Coming across Bibi Maryam Bakhtiari on the internet, I just realised how much I don’t know about the history of Iran. Lovely historical characters get lost in the midst of both the media of Iran’s government and the misrepresented grotesque perspective of the media in the west. Most representations are bereft of authenticity. And that’s why I feel we should be talking about what is being missed. Bibi Maryam Bakhtiari was a military commander in 1909, and played an important strategic role in driving the Russian troops out of the country after they had occupied Tehran in WWI. What astonishes me is not just that there were such powerful female figures in our history, but also that people stood together and were united, men and women, to retain their country from the unkind foreign troops. The tribal mentality which has since 1970s been our downfall, was then a helpful strategy, because it connected people together in a way that law and institutions couldn’t.
The desert of oblivion-part1:
There was a shimmering blue mirage in the scorching pan of a desert. Heat was rising from the cracked mud on which Ali limped, with his bare feet seared and covered in blisters. There was no sound but the scraping sound of his steps and jingling and clattering of the belt hanging from his neck.
The dazzling sunlight made his burnt umber eyes water. He had walked for 8 miles and the long hours of loneliness in the forlorn landescape was tipping him over the edge and into insanity. His breath was puffing in the arid desert. He ran his hand into his pocket and brought four dessicated raisins to his parched lips. His lungs were chugging as he munched the raisins in his dry mouth.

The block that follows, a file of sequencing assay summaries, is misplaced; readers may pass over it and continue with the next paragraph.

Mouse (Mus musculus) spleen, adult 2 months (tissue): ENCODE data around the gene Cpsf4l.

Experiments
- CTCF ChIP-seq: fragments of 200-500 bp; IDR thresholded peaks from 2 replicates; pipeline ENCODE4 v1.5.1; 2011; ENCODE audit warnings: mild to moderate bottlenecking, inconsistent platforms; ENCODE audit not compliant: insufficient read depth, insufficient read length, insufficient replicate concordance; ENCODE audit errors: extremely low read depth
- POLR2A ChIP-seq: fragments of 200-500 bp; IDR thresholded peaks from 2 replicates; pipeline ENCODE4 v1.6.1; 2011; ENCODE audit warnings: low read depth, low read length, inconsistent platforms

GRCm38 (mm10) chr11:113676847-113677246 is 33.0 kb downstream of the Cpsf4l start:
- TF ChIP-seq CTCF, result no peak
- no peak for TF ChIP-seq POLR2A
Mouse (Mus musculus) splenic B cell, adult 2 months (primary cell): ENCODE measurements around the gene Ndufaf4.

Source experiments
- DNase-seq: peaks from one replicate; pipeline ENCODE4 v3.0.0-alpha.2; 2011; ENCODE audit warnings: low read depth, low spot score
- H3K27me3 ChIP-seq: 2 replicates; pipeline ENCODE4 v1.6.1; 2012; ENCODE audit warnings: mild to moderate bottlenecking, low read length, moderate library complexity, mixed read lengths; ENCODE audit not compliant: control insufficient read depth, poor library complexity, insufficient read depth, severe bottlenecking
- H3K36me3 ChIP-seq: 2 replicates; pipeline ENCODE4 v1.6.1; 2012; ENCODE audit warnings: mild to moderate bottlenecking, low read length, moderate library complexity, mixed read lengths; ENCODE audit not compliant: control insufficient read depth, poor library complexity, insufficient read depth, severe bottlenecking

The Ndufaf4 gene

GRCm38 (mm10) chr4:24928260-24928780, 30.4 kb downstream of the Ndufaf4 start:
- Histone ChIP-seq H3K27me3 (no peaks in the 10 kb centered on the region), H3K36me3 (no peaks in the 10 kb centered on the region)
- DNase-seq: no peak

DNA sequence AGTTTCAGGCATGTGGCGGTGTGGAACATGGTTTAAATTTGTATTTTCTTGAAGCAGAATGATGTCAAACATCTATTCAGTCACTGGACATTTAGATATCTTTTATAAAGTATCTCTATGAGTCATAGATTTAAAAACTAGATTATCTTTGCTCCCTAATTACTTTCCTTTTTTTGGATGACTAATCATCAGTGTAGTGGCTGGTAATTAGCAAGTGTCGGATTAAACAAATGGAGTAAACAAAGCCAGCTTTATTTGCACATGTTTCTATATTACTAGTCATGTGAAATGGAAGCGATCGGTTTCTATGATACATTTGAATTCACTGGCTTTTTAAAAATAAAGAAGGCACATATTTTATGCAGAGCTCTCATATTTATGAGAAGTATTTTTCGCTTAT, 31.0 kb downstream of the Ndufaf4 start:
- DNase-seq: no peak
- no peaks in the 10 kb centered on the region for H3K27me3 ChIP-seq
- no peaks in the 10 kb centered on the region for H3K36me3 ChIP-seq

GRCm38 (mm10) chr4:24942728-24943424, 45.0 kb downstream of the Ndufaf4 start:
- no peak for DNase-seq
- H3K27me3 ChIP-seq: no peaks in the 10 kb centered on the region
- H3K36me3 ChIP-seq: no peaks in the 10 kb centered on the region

Part3: the jejune desert made him sweat as if he was in a witch’s cauldron. His singed hand grabbed his canteen and he drank a few drops of water, while his lungs were chugging. Wheezing and pumping like a bellows, his lungs felt painful and heavy like a stone. His voice had turned breathless and gravelly.
Part 5: the cactus and chain fruits and joshua trees were all gone. All he could see was a shimmering heat haze that engirded the sky. Ali’s eyes were watering, he could taste his brackish tears on his dry lips. The blinding light was putting him in a trance. He could no longer see what lay ahead. He tumbled a few times and scrambled to his feet, each time losing his stamina. His ears rang. His feet had gone numb. Finally Ali tripped and did not stand again. How long he had lost consciousness he could not remember, but the next thing he felt was a soft moist sensation on his face, a hot breath that smelt like grass. His eyelids feebly opened and he saw the muzzle of a horse, softly scrabbling his clothes. Salvation had come.
I will not run away. I will fight, even if it means walking in the void for spine-chilling years.